The representation of architecture is important in the absence of tangible space. Throughout a lifetime, even the most devoted, well-travelled design enthusiast will experience only a small percentage of architectural works with their own eyes. Consider that we exist in only one era of architectural history, and the percentage reduces even further. Many architectural works go unbuilt, and the buildings we experience in person amount to a grain of sand in a vast desert.
Then we consider the architecture of the future. For buildings not yet built, representation is not a luxury, but a necessity to test, communicate and sell an idea. Fortunately, today’s designers have unprecedented means to depict ideas, with an explosion in technology giving us computer-aided drafting, photo-realistic rendering, and virtual reality. Despite these vast strides, however, the tools of representation are a blend of old and new – from techniques which have existed for centuries, to the technology of our century alone. Below, we give five answers to the question of how architecture should be depicted before it is built.
The architectural sketch may be the first tool that every student comes into contact with in school, and possibly the most practical of them all. Fast and expressive, the sketch not only conveys the basic idea of spatial composition but also contains the individual style of the architect.
Producing plans, cuttings, facades and axonometric projections is a large part of the process of a project. Its greatest advantage is presenting architecture in specific proportions. For example, a single-room plan – despite showing the space in a way that is not intelligible to most people – is the most accurate way to define its spatial dimensions in the Cartesian plan.
As representations that escape the two-dimensionality of the sheet of paper, models offer the possibility of observing, in general, the volumetric composition of the project from various points of view. In addition, because it is subject to the same laws of physics to which the constructed work will be subject, the models can serve as an important tool for the structural understanding and conceptualization of the work.
Renders (or 3D visualizations) are two-dimensional compositions usually conceived from three-dimensional digital models and often in a realistic style. This makes it possible to estimate the future of the work constructed within its context. By offering us the possibility of manipulating the image, this tool is not only used to create realistic environments but also for fantastic and impossibly grand scenarios.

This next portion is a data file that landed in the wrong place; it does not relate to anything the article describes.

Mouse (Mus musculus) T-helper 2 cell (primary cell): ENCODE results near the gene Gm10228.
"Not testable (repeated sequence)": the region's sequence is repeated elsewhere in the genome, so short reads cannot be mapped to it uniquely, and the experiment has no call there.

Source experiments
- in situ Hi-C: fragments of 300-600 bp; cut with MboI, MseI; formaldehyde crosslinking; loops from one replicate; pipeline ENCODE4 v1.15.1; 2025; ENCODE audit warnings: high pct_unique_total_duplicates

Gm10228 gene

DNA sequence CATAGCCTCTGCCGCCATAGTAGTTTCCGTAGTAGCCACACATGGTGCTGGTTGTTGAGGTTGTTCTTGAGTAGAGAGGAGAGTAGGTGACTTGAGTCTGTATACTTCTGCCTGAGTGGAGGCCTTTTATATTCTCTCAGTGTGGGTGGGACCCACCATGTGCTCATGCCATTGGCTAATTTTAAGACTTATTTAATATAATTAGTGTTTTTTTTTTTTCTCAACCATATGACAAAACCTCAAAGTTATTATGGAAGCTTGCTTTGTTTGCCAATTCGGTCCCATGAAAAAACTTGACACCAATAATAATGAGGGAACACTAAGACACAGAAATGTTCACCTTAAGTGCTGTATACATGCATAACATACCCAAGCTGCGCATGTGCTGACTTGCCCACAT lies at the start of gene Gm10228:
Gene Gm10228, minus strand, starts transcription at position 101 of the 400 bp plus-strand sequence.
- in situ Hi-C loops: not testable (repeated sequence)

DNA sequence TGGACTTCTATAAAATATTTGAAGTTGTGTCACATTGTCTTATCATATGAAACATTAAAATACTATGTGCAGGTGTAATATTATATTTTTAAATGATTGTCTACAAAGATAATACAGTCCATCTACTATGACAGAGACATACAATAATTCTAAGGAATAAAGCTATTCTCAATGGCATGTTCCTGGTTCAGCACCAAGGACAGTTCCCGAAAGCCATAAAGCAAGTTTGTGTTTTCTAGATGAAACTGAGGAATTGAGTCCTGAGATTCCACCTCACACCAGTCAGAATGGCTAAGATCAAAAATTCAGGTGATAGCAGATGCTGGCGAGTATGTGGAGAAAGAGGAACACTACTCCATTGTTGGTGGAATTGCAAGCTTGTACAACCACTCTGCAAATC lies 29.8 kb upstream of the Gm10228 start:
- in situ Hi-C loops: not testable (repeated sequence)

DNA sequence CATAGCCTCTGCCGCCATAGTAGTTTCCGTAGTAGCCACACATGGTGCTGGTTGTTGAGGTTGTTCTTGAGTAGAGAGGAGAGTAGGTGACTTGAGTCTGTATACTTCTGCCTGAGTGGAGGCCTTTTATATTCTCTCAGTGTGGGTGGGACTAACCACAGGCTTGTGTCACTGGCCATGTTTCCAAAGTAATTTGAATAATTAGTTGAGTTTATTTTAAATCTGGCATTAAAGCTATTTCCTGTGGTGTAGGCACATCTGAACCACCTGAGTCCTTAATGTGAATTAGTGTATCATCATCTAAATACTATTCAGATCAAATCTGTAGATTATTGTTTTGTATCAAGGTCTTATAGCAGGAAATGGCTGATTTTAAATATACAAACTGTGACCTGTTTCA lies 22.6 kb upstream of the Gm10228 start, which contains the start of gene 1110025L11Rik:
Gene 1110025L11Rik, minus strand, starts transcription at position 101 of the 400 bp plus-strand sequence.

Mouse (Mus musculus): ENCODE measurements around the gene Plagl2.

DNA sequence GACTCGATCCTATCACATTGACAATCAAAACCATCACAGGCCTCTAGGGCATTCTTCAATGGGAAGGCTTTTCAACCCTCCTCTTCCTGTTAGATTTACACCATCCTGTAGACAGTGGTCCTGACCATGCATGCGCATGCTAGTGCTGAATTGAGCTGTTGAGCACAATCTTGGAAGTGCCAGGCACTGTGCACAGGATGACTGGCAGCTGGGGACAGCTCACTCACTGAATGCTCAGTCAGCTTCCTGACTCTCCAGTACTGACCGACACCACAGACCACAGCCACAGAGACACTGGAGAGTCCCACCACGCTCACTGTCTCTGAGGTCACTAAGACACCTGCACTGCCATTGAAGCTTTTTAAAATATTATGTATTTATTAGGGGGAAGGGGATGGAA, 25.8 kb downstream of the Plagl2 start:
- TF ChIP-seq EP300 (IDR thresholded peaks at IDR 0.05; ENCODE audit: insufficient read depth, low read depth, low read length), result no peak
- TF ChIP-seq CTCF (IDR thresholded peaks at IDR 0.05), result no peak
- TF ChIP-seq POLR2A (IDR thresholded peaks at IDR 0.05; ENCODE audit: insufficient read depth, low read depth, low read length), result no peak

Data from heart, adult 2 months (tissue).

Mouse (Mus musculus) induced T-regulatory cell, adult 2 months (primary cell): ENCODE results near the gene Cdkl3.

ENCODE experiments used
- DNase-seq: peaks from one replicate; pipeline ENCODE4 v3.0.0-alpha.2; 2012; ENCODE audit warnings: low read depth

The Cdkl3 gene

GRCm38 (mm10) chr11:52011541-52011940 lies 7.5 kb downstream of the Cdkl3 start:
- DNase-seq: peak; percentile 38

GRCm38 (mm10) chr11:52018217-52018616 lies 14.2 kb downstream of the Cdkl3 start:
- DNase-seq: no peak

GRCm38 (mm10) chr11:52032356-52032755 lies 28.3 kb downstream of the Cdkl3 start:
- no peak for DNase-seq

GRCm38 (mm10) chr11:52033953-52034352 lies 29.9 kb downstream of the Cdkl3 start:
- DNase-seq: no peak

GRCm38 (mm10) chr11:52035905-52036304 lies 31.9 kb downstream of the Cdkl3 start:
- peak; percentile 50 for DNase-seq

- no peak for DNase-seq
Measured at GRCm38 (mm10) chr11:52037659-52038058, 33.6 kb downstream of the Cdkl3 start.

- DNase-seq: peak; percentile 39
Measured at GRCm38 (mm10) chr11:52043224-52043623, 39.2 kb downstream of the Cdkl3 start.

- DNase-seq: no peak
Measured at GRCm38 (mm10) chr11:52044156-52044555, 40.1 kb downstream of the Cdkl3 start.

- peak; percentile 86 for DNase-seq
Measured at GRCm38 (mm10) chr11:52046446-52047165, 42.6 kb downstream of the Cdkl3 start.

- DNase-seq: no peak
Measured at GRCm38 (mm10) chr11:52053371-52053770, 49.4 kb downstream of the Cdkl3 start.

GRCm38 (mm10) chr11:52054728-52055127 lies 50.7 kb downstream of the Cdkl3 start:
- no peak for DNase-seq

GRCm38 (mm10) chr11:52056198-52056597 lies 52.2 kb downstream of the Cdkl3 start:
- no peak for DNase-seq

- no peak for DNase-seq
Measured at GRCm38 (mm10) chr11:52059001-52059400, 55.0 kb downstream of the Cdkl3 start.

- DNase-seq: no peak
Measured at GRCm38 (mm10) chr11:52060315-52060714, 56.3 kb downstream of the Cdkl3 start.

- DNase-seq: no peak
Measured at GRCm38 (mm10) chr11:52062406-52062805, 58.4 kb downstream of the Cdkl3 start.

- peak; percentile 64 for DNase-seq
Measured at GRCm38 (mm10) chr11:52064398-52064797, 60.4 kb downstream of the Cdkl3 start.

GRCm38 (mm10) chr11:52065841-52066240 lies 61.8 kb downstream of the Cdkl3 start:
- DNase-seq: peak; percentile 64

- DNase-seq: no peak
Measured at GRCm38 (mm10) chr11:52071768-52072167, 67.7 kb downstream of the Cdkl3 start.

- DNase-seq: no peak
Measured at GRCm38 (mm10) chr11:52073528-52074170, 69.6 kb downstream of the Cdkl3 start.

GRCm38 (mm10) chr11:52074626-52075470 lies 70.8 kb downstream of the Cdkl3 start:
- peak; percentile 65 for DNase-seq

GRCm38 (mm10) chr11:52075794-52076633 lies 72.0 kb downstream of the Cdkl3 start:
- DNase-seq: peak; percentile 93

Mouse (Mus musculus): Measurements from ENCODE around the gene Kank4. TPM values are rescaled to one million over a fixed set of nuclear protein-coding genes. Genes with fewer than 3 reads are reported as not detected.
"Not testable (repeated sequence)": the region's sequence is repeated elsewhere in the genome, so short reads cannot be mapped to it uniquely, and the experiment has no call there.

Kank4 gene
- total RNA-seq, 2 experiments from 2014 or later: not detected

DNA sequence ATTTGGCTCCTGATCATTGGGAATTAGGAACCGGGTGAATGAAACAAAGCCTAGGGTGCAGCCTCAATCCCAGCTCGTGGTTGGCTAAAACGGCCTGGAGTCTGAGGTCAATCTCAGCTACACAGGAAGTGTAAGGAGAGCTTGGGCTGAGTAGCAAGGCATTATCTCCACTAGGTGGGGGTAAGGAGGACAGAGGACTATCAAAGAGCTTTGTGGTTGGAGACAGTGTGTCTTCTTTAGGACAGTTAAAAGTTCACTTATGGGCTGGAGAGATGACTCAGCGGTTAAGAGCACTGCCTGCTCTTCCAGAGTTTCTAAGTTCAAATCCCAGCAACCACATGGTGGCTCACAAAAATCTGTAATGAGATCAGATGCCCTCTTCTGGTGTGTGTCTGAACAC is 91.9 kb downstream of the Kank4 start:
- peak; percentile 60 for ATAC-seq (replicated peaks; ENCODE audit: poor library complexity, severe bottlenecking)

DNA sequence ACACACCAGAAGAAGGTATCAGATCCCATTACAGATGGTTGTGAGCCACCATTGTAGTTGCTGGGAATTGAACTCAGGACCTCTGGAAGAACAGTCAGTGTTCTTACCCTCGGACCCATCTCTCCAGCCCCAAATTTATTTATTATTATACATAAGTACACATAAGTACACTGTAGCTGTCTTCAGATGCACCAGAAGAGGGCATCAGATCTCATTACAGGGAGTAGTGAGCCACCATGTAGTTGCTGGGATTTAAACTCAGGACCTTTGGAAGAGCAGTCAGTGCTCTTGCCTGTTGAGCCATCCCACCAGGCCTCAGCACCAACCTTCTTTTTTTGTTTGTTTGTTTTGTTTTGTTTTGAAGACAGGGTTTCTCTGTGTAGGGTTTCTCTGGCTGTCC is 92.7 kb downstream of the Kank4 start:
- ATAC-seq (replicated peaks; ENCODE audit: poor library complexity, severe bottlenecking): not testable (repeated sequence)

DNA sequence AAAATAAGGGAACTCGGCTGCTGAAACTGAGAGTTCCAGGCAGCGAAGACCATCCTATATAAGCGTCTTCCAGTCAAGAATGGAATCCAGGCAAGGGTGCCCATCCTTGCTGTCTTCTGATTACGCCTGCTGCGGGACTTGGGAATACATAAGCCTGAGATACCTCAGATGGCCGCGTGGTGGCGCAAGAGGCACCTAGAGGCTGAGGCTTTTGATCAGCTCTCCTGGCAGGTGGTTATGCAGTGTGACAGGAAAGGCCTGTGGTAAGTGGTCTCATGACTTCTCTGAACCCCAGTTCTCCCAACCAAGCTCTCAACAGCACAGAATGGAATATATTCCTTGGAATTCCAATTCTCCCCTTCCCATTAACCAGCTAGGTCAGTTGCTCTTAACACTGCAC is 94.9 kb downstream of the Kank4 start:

Virtual reality is the only tool that lets us be fully immersed in architecture that hasn’t been built yet. Based on three-dimensional digital models and with devices like the Oculus Rift, virtual reality allows the observer to “enter” into space. The wandering eye is no longer limited to physical space, it is part of a whole new architecture, immaterial, intangible, but visible. “Seeing is believing,” as the Oculus Rift manufacturers themselves announce, offering a way to virtually bring the observer into a work of architecture that doesn’t (yet) exist.
Virtual Reality . It’s an old term, even an old technology, but it carries new weight – and it’s coming to architecture, soon. Its prevalence will be a result of its near universal accessibility; the experience can now be powered by the modern cell phone.
Sketchfab, the browser-based platform for sharing and viewing 3D models, has announced a new feature on their software that turns any of their models into a virtual reality experience when viewed on a smartphone and combined with a simple headset like Google Cardboard.
The new digital state of mind has affected almost every industry as we know it, from music to health. Meanwhile, architecture remains unaltered, trapped in its physical container. In our opinion Virtual Reality has come to stay, and it will transform the way we relate to spaces forever.
Virtual Reality (VR) is about to change architecture forever, meaning that every firm needs to decide how it’s going to respond to those changes. That may sound like hyperbole, but 3D imaging and the benefits computers brought to the field pale in comparison to what VR brings.